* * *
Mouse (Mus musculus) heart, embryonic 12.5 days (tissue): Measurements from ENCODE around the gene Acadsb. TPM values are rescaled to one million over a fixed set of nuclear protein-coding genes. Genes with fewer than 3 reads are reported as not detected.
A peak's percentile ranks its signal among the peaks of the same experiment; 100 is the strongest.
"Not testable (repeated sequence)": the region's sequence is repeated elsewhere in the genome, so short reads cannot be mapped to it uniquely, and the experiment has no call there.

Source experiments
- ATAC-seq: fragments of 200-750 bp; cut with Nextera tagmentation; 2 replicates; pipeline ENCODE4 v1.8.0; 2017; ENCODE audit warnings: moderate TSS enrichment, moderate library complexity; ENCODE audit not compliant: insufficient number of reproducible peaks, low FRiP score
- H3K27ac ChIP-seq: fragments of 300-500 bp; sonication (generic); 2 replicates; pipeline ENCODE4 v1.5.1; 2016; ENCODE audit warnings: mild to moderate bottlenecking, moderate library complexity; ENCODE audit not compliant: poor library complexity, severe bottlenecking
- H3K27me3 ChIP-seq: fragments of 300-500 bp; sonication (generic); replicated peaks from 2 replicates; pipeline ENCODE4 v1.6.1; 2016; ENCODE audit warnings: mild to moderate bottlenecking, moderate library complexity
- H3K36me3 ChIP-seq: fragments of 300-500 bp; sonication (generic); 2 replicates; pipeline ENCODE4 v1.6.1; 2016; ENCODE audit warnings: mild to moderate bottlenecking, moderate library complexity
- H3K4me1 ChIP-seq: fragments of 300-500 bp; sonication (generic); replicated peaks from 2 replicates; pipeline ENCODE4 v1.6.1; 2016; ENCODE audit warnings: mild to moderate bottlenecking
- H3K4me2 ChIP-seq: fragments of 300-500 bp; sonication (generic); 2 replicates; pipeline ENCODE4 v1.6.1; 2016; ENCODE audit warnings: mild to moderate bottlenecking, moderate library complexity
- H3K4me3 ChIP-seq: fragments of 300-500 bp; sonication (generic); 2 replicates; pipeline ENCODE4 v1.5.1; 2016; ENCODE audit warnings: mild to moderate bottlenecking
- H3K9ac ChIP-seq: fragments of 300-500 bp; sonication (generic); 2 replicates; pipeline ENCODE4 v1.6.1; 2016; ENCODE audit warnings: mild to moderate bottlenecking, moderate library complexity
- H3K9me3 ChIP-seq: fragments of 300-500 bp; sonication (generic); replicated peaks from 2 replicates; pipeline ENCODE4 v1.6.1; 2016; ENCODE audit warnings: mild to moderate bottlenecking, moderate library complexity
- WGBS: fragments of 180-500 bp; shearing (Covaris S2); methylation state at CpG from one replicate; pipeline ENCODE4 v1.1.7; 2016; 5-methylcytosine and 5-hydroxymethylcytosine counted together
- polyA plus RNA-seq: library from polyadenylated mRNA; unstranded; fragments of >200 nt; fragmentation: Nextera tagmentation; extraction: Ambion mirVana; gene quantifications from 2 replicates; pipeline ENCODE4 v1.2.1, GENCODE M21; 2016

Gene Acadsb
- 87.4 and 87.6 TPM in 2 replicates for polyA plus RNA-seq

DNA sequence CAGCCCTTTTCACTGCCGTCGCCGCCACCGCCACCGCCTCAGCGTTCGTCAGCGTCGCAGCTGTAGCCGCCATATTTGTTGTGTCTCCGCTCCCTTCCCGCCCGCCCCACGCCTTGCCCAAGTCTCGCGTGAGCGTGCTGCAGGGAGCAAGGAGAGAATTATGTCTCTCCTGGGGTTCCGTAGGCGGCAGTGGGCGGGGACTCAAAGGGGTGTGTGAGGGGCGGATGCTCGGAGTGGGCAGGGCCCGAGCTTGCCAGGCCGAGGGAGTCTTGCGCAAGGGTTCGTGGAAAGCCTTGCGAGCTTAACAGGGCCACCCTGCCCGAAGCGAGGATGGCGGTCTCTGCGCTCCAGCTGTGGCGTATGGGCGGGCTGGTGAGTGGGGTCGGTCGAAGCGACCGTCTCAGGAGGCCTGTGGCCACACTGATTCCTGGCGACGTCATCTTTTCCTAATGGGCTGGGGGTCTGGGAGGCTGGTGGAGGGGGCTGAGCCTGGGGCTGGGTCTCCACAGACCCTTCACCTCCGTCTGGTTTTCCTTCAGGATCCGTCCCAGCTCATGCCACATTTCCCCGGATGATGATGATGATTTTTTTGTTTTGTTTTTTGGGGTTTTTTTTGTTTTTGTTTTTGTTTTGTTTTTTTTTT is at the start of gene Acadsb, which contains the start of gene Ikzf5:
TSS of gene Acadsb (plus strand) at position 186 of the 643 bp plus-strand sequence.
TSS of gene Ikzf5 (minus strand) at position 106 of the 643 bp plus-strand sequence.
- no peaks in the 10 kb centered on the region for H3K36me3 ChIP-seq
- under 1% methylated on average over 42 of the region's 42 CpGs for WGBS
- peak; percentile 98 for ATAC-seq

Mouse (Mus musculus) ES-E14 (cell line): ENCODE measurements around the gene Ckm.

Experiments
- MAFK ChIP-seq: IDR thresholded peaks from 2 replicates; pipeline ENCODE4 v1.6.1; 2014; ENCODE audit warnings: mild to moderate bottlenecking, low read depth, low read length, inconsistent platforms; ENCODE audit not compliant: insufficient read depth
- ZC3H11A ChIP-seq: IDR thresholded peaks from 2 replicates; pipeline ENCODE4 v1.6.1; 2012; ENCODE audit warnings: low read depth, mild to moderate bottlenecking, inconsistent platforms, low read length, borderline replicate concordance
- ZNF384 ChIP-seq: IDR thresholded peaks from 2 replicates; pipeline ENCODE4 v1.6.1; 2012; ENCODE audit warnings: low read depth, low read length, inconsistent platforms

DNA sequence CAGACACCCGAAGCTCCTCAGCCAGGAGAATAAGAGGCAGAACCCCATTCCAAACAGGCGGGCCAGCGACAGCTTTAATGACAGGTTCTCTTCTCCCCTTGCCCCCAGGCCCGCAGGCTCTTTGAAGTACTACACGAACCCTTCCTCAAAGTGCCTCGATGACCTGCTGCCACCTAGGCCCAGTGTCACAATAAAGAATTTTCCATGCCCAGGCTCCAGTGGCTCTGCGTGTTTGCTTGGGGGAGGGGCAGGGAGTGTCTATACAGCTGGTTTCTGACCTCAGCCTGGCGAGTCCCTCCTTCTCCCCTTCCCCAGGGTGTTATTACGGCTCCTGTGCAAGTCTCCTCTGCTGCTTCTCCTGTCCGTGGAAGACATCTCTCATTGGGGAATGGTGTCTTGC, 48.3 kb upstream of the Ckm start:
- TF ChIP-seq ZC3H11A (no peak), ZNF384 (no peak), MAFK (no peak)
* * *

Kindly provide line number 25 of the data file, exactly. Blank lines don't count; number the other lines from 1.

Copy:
Experiments